What a sacrifice for Paul to give up Onesimus as his helper. His quality of life, already bad, likely decreased significantly after this.

(Philemon 1:14) But without thy mind would I do nothing; that thy benefit should not be as it were of necessity, but willingly.

(Philemon 1:15) For perhaps he therefore departed for a season, that thou shouldest receive him for ever;

(Philemon 1:16) Not now as a servant, but above a servant, a brother beloved, specially to me, but how much more unto thee, both in the flesh, and in the Lord?

Paul is asking Philemon to release Onesimus as his servant-slave and to not take legal action against him. Paul has decreed that Onesimus should no longer be a servant-slave and should be forgiven his wrongdoings against Philemon and hopes Philemon will do the same. Paul is also asking Philemon to accept Onesimus as a fellow brother in the Lord, as an equal. He is really making demands on Philemon, using Philemon's loyalty to Paul as leverage. I wonder if Philemon's loyalty to Paul is as great as Paul hopes it is. Apparently, Philemon and Paul have worked together in ministry before, or at least Philemon has provided a place for Paul to stay when he was in town.

Paul gives two reasons why Philemon should accept Onesimus as a free man as Paul has done. The first is because he is a fellow human. Perhaps Paul is teaching that slavery is inhuman and unrighteous and should not be practiced by Christians? The second reason is because Onisemus has become a Christian. If this means that as soon as the slave of a Christian becomes a Christian they should be released, this should be of concern to any Christian slaveowner; they should prevent their slaves from hearing the gospel, but this of course goes against their obligation to share the gospel with everyone, including their slaves. In any case, the slave owners of the southern states of the U.S.A. who claimed to be Christian didn't heed Paul's request to let their newly-converted slaves go free.

(Philemon 1:17) If thou count me therefore a partner, receive him as myself.

(Philemon 1:18) If he hath wronged thee, or oweth thee ought, put that on mine account;

(Philemon 1:19) I Paul have written it [am writing this] with mine own hand, I will repay it: albeit I do not say to thee how thou owest unto me even thine own self besides.

Paul wrote this letter himself. Apparently it was a common practice for people to write by speaking aloud with transcribers to write it down.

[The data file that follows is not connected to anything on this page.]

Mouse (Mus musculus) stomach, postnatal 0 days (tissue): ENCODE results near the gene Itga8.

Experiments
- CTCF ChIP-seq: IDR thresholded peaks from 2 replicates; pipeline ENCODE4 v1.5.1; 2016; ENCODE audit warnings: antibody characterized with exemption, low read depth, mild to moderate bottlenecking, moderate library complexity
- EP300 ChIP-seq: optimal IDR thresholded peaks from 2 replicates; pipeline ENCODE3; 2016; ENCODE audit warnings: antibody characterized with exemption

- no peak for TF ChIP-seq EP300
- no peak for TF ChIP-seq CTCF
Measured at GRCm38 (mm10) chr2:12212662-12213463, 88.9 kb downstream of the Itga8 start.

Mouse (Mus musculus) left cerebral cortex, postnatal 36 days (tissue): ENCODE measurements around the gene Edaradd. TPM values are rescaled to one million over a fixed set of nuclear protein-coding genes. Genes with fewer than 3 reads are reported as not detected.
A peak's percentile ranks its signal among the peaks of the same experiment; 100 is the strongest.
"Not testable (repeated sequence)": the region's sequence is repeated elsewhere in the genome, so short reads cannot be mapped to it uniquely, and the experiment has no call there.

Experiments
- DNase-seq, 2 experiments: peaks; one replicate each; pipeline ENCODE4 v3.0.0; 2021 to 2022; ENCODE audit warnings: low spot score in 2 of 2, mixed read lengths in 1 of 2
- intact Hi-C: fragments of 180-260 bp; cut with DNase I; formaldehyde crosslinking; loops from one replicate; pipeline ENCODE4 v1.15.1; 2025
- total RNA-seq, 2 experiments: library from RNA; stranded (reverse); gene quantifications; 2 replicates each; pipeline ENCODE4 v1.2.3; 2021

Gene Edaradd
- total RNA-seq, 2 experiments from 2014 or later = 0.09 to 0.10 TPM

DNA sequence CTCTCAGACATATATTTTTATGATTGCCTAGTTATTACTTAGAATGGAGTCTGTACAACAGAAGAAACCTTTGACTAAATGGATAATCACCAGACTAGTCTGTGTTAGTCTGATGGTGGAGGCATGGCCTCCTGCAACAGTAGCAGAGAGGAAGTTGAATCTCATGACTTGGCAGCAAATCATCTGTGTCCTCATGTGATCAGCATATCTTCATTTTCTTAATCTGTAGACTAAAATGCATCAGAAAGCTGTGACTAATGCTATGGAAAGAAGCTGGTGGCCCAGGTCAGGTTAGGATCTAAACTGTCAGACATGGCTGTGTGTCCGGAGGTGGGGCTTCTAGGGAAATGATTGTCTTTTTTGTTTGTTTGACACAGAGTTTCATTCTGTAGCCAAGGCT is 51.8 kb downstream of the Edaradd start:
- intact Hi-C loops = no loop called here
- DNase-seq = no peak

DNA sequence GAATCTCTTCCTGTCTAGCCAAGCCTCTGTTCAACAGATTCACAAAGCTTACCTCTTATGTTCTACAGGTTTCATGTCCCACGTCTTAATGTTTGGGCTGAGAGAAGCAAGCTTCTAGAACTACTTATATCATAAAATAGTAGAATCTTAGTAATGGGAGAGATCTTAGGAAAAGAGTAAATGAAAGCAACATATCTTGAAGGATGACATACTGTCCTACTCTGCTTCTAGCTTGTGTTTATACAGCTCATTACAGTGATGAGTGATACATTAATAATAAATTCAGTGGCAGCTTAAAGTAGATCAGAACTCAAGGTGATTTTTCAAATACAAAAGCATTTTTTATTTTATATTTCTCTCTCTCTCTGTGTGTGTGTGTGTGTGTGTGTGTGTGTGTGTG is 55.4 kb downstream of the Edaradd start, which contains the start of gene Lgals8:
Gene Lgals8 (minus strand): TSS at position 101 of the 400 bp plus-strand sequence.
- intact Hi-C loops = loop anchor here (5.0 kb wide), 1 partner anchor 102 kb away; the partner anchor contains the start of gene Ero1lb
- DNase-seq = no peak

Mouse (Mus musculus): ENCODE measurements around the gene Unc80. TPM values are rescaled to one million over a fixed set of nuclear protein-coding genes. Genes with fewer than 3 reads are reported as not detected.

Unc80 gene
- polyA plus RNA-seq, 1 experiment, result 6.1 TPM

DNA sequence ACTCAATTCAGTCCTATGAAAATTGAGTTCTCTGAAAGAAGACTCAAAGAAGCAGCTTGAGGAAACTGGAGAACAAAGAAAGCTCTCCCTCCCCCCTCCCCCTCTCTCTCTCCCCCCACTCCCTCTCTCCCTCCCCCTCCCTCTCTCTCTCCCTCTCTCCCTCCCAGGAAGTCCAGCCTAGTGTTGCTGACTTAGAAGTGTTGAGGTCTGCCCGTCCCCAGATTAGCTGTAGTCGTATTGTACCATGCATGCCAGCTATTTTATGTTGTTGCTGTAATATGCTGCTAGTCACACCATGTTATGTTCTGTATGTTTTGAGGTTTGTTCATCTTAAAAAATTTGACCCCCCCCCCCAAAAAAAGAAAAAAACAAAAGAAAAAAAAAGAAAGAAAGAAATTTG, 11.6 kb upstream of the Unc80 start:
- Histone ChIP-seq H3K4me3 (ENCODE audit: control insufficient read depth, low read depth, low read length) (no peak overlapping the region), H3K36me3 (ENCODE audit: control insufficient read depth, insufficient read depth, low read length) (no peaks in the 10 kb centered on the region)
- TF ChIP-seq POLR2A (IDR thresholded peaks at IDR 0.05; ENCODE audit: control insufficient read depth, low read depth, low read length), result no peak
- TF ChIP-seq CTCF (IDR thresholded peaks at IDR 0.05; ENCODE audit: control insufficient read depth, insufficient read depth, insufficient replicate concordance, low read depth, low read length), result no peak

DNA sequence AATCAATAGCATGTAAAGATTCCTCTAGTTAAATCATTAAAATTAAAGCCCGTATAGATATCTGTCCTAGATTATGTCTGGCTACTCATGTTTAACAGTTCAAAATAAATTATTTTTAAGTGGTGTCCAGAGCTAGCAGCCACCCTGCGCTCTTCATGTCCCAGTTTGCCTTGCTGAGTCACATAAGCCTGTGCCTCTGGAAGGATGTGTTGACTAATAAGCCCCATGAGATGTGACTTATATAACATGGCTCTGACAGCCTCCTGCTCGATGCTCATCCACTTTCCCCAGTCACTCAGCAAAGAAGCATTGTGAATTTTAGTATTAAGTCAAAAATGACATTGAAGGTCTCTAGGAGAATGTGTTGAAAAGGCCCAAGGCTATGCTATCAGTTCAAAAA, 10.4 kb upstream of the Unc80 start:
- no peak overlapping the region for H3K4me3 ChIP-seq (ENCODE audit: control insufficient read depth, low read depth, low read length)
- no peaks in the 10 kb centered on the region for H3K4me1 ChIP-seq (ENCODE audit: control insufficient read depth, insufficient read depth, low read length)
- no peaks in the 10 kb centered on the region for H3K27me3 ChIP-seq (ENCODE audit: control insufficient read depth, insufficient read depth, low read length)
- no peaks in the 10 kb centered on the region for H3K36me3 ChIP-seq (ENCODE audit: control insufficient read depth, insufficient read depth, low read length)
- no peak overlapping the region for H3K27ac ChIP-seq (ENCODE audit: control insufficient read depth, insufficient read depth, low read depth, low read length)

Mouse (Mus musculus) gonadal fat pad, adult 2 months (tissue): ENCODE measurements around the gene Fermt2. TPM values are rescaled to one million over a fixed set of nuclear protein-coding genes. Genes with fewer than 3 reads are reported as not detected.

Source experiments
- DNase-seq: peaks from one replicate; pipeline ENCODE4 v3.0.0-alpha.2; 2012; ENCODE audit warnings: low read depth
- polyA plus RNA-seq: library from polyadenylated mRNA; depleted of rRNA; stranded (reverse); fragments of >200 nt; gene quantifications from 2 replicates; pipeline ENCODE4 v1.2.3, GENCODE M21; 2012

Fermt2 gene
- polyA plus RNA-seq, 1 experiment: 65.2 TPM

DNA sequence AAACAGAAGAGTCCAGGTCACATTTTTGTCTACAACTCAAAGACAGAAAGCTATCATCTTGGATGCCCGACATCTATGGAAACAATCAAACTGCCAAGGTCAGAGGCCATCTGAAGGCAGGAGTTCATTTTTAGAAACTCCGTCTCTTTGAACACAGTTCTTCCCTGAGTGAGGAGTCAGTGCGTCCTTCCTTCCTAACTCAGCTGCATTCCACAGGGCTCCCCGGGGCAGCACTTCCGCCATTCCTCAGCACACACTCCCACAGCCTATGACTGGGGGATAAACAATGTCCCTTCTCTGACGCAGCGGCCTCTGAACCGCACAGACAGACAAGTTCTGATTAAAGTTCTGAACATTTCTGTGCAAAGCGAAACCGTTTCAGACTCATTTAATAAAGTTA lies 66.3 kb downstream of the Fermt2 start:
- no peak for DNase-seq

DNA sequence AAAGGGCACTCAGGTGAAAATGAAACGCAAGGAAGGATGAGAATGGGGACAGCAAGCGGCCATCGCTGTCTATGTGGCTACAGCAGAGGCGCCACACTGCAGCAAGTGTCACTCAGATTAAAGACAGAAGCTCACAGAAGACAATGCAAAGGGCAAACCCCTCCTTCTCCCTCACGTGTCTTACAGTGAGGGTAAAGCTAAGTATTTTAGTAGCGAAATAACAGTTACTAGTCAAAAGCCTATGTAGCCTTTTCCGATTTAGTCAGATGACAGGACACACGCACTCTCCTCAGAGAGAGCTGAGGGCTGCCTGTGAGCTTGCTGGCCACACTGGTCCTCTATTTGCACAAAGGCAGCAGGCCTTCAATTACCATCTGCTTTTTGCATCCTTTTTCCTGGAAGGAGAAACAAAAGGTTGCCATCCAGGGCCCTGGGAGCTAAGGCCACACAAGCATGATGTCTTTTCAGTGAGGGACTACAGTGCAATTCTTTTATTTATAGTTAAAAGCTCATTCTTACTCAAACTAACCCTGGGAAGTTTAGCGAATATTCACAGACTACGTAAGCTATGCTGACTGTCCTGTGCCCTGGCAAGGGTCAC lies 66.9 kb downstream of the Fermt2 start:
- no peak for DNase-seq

It seems Onesimus stole something from Philemon, perhaps so he would have the means of escaping. Perhaps also, Paul is referring to Onesimus owing Philemon for the lost labor and that this was owed to him. Paul will pay it all back for Onesimus — well, he isn't really going to pay it back. He probably doesn't have the means to pay it back. Instead, he is suggesting that Philemon actually owes him (Paul) for having heard the gospel from him and become redeemed; that he owes Paul his very life. Paul will therefore draw from that account to pay him back. This kind of thinking is similar to the Catholic notion of the treasury of merit which provides the basis for indulgences.

Paul wrote this letter himself, not dictating to a scribe or secretary as was his usual practice. This contradicts the view that he could not write because of eye problems.

(Philemon 1:20) Yea, brother, let me have joy of thee in the Lord: refresh my bowels in the Lord.

(Philemon 1:21) Having confidence in thy obedience I wrote unto thee, knowing that thou wilt also do more than I say.

(Philemon 1:22) But withal prepare me also a lodging: for I trust that through your prayers I shall be given unto you.

(Philemon 1:23) There salute thee Epaphras, my fellowprisoner in Christ Jesus;

Perhaps Epaphras was also imprisoned in Rome, but more likely he had chosen to spend time in prison ministering to Paul.

(Philemon 1:24) Marcus, Aristarchus, Demas, Lucas [Luke], my fellowlabourers.

(Philemon 1:25) The grace of our Lord Jesus Christ be with your spirit. Amen.


King James Version